Ten years and 10 August Wilson plays have come and are nearly
gone, and Mark Clayton Southers is back on the stage. In the past
decade, the founder and all-purpose leader of Pittsburgh Playwrights
Theatre has designed all the sets while his company completed
Wilson's Pittsburgh Cycle of plays, one each year. In that decade,
he has quit his steel mill job, he has been theater coordinator at
the August Wilson Center, he has directed at other regional theaters
and helmed "The Jonny Gammage Project" here at home. But now he's
learning lines again as Harmond Wilks in "Radio Golf," which will
give his company the boast of being the first to perform all 10
plays in a 10-year span.
It's a daunting role, Harmond, and it was supposed to go to
Carnegie Mellon alum Ben Cain, who left for the opportunity to join
the Mark Taper Forum production of Wilson's "Joe Turner's Come and
Gone," directed by Phylicia Rashad.
"Can't blame him for that. I was really excited for him," Mr.
Acting is just one more hat to wear for a man who has worn many
while keeping his company alive from the ashes of Penn Theater in
Garfield to a garage space on Penn Avenue, Downtown, to its current
Liberty Avenue home, above the Bricolage storefront theater and
across the street from the August Wilson Center for African American
Culture. For much of that time, 1992 through 2010, he worked at U.S.
Steel's Irvin Works to pay the bills -- for his family and his
Pittsburgh Playwrights Theatre Company was founded in 2003 when
Michael Moats was closing up shop at Penn Theater and Mr. Southers,
an emerging playwright who had acted at Penn and at Kuntu Repertory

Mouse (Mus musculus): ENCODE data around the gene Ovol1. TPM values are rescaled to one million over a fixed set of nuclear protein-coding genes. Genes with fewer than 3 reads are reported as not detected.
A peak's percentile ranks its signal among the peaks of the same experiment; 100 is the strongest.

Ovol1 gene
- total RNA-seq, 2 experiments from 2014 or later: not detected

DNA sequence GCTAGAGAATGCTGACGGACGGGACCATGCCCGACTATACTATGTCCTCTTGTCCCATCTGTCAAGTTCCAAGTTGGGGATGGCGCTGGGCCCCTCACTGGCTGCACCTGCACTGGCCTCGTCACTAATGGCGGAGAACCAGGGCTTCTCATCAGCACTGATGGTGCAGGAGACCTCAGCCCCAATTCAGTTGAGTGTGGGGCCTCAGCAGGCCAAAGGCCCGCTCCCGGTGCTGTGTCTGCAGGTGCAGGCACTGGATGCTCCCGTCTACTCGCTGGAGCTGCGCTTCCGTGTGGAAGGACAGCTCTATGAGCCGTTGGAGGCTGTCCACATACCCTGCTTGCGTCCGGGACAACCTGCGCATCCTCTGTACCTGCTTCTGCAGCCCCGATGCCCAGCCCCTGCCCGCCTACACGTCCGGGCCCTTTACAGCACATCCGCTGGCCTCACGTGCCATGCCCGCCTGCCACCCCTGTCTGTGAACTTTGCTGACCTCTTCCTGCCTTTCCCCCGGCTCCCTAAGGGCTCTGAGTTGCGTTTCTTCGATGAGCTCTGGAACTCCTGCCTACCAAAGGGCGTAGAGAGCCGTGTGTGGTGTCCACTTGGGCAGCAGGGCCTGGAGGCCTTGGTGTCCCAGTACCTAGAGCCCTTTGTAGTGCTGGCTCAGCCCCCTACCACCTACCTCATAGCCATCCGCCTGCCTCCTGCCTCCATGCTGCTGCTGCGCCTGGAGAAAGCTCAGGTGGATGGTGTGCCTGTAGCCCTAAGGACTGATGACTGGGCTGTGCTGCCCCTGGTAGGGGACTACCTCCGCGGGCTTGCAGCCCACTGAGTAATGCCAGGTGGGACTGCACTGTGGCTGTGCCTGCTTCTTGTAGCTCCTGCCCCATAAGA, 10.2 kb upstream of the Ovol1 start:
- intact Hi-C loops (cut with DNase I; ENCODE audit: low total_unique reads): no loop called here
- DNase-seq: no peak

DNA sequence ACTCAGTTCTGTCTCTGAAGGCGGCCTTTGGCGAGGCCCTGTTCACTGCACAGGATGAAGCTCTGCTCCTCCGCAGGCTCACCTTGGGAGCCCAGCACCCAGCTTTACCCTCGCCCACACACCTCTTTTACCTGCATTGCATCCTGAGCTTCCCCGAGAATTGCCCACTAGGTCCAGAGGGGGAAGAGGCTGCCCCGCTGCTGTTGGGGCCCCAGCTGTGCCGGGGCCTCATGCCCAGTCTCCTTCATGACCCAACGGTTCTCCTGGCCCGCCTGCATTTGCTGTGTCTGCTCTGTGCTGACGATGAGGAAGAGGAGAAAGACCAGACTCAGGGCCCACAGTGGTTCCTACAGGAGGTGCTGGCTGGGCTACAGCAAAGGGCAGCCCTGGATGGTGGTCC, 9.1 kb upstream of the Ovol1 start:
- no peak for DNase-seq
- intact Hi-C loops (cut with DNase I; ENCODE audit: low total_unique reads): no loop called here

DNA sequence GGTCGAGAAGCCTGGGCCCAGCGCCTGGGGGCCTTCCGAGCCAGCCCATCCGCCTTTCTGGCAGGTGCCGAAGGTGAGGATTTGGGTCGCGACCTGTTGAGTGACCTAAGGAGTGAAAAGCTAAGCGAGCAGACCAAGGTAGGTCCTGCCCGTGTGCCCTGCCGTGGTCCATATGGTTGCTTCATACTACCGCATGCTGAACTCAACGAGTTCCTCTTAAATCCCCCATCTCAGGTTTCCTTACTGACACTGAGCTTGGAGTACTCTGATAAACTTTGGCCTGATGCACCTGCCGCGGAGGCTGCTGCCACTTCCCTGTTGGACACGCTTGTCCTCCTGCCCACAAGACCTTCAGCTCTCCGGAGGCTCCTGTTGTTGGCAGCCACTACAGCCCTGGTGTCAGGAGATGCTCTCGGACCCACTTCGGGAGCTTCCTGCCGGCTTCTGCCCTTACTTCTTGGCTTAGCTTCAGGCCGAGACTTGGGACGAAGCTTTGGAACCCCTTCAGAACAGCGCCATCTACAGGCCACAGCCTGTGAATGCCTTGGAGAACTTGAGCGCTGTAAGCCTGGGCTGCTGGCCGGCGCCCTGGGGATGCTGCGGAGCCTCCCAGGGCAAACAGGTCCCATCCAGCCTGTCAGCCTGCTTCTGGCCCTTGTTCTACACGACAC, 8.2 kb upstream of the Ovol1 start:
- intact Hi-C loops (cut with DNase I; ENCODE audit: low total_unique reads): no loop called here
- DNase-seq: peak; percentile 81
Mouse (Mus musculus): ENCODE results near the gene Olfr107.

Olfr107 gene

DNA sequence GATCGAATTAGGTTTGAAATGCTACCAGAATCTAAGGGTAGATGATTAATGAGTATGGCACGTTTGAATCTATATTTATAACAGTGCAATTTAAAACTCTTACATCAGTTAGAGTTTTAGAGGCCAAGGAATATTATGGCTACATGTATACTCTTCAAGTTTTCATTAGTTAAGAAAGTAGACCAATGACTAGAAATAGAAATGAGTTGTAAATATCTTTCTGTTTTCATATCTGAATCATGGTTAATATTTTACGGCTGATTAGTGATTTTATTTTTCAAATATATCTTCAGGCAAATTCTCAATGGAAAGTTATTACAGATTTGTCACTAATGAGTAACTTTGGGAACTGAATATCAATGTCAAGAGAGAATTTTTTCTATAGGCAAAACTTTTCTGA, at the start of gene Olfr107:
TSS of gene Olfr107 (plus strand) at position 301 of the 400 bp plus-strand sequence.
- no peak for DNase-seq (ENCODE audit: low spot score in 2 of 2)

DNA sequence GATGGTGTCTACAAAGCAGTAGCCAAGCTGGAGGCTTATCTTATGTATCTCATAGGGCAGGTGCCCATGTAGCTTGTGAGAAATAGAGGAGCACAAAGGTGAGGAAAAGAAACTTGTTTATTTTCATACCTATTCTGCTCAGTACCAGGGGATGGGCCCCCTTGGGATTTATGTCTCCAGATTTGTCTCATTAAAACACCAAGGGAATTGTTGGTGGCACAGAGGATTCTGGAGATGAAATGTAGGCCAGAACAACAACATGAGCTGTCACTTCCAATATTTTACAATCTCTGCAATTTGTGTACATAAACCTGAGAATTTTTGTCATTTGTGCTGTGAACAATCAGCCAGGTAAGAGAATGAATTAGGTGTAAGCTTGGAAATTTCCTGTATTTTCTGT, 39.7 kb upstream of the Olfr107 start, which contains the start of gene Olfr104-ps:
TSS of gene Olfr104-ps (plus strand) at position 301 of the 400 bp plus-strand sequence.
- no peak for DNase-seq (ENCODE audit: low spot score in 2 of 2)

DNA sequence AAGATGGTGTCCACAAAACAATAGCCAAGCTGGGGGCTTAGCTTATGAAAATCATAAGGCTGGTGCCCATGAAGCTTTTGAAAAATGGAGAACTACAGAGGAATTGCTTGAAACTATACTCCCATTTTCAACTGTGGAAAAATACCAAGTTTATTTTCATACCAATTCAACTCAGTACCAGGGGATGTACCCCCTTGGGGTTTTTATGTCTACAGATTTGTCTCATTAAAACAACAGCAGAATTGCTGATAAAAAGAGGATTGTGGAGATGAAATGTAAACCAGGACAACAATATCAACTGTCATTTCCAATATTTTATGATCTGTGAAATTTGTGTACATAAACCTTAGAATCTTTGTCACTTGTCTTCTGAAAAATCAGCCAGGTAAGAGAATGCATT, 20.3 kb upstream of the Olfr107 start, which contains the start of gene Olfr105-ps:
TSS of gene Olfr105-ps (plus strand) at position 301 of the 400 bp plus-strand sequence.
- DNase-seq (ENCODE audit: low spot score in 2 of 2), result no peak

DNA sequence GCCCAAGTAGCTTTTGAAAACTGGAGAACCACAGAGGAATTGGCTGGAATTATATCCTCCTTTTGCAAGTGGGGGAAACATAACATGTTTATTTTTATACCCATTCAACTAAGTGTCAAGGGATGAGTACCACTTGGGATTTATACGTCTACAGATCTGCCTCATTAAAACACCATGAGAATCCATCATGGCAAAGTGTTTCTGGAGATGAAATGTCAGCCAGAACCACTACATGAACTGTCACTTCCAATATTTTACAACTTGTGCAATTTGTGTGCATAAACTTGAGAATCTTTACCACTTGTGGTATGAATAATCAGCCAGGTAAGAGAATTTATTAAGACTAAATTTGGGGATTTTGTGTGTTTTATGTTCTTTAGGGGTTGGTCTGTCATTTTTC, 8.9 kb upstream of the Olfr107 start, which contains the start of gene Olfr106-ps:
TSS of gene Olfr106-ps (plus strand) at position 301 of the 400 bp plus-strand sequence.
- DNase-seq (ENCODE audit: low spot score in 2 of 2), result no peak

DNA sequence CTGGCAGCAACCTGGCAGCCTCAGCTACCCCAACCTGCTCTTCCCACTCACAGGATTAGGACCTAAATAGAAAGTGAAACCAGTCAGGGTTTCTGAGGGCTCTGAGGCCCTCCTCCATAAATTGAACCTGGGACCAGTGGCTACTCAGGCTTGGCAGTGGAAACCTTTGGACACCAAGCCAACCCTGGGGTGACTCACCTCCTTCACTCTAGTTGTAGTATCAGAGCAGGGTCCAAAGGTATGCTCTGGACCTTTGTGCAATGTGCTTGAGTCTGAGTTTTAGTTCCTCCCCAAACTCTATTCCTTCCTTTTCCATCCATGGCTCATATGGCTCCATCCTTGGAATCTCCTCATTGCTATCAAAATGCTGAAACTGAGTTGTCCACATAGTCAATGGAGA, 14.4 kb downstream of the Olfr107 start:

Theater, asked to take it from there. He wanted to produce his own
works locally, along with those of August Wilson and fellow
disciples such as Javon Johnson. His first order of business was to
program "Ma Rainey's Black Bottom," the first play of the cycle.
With "Radio Golf" opening Saturday, that labor of love and sweat
will be completed. Then it's full speed ahead to the next phase,
which will include producing works by Pittsburgh native George S.
Kaufman and bringing a new Roberto Clemente musical, "21," to
Playwrights for a workshop production.
He hopes that the future will include a return to the August
Wilson Center, which is just visible from Playwrights' third-floor
windows at 937 Liberty Ave. He was furloughed a month ago from his
job as theater coordinator in a cost-cutting move.
"I don't know what's going to happen; we could be back in there
in the fall. It just can't be the same way it's been. I have to be a
producer there, because I don't have a staff that understands
producing. I can't just sit back and give ideas and then watch them
not flourish," he said.
Among the possibilities is sharing Playwrights' productions with
the center. Last year, he brought "Gem of the Ocean" across the
street for four free shows, attended by 1,600 people.
"If you're getting funding for the community to do stuff, why not
give them something they can cherish? I thought it was major. I'd
like to do more things like that, that the center can benefit from
as well -- not so much financially, but in terms of collecting data
and making the community feel welcome there."
With the August Wilson Cycle done, the plan had been to switch
production of the late playwright's work to the August Wilson Center
and for Playwrights to begin a series of works by Kaufman, who
thrived in the 1920s and '30s with works such as the Pulitzer Prize-
winning farce "You Can't Take It With You." The plan is for Todd
Olson of American Stage Theatre in St. Petersburg, Fla., to direct a
Kaufman work, possibly "The Solid Gold Cadillac," but the timing
depends on the director's availability.
"I started just a theater company, but we've been deemed a black
company because I'm black, and that's just the reality of it. And
our first season at Pittsburgh Playwrights [in 2003] was an all-
black lineup of playwrights -- August Wilson, Rob Penny, Javon
Johnson and myself. …